Health Care

With overdoses on the rise during the pandemic, Pa. law is moving in the...

COVID-19 is exacerbating the opioid epidemic. Arrest is not the answer. Prosecution is not the answer. We need to do better.

Inmates sue Allegheny County Jail, alleging inadequate mental health care and ‘dehumanizing’ conditions

The lawsuit contends that jail staff have used tasers, pepper spray, and restraint chains for inmates requesting mental health care.

A Texas judge ruled this doctor was not an expert. A Pennsylvania Republican invited...

A physician testifying before a House panel Monday as part of a “fact-finding mission” on gender-affirming care was disqualified by a judge earlier this year as an expert on trans health care. 

9/11 Anniversary: Two decades later, how the pain of the attacks stays with a...

Even indirect exposure to the terrorist attacks of September 11 has left profound and deep impact on those too young to remember a world before that.

No match for COVID-19, Temple Univ. students get ready for life online

As of Sept. 8, Temple had 283 active cases among students and employees, according to the student newspaper, The Temple News. 

Pa. needs to treat childhood cancers like the public health crisis that they are...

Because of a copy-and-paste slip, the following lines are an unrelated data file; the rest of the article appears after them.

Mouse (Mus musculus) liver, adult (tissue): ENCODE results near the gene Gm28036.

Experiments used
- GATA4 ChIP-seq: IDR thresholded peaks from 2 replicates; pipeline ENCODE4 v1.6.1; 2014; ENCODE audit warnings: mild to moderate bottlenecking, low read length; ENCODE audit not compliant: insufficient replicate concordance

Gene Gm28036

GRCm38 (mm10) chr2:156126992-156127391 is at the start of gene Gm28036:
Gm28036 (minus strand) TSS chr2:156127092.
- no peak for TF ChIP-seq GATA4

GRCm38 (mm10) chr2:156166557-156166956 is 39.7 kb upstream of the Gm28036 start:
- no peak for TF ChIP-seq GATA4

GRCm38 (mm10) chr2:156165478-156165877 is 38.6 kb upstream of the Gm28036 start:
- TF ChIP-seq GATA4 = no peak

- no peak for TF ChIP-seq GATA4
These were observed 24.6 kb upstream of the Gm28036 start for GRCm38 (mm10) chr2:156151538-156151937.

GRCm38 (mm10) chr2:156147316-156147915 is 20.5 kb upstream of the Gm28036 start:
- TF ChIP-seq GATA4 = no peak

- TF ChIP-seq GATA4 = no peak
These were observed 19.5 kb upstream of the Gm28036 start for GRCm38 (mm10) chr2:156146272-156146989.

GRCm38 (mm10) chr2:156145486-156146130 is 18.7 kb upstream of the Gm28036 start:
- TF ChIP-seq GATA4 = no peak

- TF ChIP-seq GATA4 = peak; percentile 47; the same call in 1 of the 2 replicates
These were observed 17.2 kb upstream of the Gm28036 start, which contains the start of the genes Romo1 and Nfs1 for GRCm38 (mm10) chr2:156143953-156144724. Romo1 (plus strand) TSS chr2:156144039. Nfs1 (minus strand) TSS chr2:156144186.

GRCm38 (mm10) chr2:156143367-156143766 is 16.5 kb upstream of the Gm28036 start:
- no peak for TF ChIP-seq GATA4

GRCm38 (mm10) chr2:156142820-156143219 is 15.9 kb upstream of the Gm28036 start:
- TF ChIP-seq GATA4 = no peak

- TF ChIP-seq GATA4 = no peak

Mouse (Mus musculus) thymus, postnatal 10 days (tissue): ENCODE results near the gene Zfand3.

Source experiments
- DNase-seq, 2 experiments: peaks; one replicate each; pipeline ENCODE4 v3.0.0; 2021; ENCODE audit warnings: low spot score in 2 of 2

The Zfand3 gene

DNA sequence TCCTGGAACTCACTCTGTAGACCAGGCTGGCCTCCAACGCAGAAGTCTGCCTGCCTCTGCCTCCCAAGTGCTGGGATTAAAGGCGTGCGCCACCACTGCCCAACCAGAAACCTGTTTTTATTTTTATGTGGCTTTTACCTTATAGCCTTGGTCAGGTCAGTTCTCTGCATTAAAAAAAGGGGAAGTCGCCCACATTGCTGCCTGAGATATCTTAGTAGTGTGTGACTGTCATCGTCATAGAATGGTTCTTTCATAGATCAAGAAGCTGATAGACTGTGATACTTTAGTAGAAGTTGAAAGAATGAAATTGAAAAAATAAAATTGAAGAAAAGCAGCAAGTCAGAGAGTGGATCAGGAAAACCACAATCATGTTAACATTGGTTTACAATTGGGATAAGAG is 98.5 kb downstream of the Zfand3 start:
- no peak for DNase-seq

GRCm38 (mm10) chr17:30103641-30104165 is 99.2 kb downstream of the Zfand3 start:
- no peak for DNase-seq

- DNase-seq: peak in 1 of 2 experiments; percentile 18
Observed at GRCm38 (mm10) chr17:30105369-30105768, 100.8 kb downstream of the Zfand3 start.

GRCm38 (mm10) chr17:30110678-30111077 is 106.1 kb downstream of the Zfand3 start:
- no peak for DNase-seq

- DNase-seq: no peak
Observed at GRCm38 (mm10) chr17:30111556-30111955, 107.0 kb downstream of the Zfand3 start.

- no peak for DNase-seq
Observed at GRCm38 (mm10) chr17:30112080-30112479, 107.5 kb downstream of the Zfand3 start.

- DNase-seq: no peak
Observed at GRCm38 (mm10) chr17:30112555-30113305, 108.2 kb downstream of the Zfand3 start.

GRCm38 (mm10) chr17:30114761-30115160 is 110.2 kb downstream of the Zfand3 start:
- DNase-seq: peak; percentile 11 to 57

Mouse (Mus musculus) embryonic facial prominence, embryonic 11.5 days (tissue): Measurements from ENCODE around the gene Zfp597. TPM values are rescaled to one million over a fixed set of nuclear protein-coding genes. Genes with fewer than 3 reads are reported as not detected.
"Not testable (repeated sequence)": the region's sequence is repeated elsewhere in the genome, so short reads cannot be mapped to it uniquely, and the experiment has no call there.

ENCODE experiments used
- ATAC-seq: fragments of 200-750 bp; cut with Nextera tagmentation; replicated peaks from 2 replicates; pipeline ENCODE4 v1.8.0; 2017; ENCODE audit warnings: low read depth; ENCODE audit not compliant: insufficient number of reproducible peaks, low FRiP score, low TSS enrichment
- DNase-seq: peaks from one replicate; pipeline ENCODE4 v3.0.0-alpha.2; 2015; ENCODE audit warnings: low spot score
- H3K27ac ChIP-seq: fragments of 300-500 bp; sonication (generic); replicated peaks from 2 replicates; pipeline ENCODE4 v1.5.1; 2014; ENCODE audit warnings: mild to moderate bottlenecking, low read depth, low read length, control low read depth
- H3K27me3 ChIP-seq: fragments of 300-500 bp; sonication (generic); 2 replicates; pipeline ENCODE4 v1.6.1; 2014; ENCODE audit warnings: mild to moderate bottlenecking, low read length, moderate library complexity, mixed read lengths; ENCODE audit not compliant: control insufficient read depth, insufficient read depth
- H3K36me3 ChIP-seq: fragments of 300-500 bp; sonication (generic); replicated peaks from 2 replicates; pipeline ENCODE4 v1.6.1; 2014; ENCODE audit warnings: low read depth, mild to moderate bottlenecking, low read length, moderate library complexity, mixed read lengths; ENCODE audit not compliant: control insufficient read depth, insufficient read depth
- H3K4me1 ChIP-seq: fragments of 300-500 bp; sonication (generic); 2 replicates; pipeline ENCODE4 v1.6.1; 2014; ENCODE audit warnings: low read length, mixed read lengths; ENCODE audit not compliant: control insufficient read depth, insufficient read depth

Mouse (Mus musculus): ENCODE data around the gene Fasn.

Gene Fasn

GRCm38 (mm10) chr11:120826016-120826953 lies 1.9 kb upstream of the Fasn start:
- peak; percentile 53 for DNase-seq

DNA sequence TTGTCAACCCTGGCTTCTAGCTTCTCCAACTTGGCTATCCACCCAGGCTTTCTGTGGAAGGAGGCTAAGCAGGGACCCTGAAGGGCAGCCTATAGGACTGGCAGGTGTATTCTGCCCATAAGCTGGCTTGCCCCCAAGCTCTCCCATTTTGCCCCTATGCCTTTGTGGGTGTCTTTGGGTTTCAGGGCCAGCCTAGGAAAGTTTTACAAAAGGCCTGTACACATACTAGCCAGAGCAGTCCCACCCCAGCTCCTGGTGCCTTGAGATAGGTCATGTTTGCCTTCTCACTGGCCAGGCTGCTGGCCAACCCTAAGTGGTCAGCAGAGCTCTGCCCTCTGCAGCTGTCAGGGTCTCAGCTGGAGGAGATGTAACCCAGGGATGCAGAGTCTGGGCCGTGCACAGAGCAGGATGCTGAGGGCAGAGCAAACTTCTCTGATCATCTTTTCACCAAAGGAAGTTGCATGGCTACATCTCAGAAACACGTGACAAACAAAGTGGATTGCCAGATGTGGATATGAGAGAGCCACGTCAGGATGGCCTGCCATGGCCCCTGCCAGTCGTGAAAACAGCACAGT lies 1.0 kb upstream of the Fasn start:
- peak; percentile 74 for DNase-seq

I'm a cancer-parent. My child is a cancer-survivor. I want more stories like mine to be the norm, and so should you.

Steroids cut COVID-19 death rates, but not for everyone – here’s who benefits and...

Steroids have not been shown to benefit asymptomatic patients with COVID-19 or patients with mild disease without pulmonary problems based on the data we’ve seen so far.

This is what gay dating is like in the time of COVID-19

Philadelphia's gay residents, like the rest of us, are learning to maintain a socially distanced social life.

Pa. does not take a one-size-fits-all approach to disability services | Opinion

An official says Pa's goal is to expand choice for disabled individuals. And they're working hard all the time to make it happen.

New Pa. guidelines allow for families, others to provide in-person care at nursing homes

The new guidelines will allow what the state calls “compassionate caregivers” – oftentimes friends or family members – to visit nursing home residents if the caregiver has tested negative for COVID-19 in the last seven days, state Health Secretary Dr. Rachel Levine said.